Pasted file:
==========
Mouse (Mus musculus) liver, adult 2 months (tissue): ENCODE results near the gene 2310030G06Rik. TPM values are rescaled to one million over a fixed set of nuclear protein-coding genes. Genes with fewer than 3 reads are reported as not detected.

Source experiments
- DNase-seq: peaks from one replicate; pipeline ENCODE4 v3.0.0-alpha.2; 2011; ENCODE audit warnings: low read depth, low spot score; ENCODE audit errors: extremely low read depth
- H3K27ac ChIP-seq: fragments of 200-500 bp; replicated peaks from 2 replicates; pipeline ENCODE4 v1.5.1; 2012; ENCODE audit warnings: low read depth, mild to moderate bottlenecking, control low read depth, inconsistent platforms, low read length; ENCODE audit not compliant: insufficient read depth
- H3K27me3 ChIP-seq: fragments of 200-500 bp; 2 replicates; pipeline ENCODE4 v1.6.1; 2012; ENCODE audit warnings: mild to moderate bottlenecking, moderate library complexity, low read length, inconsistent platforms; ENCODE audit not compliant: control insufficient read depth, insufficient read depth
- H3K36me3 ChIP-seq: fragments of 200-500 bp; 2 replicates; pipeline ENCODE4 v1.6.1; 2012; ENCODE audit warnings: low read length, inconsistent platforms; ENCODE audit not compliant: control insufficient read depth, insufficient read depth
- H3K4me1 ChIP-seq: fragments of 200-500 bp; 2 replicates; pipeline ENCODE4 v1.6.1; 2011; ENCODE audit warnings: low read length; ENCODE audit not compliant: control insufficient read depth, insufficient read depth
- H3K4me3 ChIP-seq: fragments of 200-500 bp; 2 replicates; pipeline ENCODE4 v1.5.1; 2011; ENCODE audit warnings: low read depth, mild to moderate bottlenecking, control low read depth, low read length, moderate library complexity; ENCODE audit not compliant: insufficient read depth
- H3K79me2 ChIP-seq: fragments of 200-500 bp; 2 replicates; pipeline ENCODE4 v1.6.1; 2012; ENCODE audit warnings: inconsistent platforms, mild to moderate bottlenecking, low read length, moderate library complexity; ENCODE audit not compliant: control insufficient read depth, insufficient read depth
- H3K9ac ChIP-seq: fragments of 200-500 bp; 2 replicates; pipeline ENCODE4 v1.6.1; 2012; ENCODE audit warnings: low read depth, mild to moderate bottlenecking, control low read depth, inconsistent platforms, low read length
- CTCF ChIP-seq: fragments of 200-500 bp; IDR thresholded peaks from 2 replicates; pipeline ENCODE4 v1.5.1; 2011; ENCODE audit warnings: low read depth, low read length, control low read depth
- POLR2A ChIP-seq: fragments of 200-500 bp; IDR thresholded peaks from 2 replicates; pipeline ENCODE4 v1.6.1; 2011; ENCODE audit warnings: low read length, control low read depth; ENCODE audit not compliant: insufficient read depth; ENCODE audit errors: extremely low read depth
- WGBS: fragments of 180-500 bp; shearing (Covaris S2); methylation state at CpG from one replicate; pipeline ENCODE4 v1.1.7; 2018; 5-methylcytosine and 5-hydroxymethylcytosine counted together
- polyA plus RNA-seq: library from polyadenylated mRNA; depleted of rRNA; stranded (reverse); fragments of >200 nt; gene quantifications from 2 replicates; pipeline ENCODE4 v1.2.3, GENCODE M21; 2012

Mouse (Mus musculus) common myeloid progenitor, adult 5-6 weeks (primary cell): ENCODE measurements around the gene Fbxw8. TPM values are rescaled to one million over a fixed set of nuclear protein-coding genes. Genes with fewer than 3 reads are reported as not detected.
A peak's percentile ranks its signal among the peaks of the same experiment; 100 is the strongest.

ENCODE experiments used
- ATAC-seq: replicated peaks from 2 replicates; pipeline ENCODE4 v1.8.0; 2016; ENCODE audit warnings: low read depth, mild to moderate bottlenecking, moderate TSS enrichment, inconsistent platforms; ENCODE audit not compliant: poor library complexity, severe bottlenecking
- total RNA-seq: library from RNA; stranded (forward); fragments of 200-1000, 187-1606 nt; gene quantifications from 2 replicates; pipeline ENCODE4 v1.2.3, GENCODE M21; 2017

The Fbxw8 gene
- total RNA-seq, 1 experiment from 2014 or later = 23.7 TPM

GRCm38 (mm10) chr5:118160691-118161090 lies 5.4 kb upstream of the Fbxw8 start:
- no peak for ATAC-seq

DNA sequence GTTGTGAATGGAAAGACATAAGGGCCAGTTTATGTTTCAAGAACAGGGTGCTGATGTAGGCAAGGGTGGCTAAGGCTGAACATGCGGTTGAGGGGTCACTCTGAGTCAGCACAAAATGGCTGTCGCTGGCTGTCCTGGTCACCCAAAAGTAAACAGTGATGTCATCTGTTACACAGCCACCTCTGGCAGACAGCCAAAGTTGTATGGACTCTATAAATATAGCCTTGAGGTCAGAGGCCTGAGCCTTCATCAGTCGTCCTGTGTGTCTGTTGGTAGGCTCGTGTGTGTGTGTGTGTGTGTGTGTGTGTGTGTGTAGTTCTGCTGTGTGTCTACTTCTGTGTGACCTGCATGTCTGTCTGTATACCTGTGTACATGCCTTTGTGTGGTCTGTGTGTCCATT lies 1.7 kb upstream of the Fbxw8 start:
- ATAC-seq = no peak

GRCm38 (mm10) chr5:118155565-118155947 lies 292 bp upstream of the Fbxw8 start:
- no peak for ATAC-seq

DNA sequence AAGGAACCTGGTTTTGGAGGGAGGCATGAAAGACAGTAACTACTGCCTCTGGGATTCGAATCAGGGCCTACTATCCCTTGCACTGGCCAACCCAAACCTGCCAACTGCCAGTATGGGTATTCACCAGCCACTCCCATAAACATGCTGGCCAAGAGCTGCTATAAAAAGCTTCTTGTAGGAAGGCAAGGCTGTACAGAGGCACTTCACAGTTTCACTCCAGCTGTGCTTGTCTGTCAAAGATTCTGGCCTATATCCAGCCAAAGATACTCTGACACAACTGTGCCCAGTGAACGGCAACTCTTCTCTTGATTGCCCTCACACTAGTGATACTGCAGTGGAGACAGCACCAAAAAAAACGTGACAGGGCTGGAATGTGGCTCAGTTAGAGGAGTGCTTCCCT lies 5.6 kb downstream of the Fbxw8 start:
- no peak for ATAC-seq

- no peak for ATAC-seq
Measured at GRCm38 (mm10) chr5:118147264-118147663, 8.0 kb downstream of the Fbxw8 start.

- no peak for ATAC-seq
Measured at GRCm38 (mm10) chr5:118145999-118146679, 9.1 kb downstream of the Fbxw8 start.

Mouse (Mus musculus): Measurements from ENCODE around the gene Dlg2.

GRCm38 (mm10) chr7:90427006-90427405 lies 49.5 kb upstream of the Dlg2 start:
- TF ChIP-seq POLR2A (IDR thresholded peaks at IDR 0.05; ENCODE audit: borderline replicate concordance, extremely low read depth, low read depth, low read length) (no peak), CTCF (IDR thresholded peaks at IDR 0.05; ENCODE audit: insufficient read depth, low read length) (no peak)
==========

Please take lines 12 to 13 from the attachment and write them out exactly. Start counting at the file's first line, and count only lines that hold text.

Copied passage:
- POLR2A ChIP-seq: fragments of 200-500 bp; IDR thresholded peaks from 2 replicates; pipeline ENCODE4 v1.6.1; 2011; ENCODE audit warnings: low read length, control low read depth; ENCODE audit not compliant: insufficient read depth; ENCODE audit errors: extremely low read depth
- WGBS: fragments of 180-500 bp; shearing (Covaris S2); methylation state at CpG from one replicate; pipeline ENCODE4 v1.1.7; 2018; 5-methylcytosine and 5-hydroxymethylcytosine counted together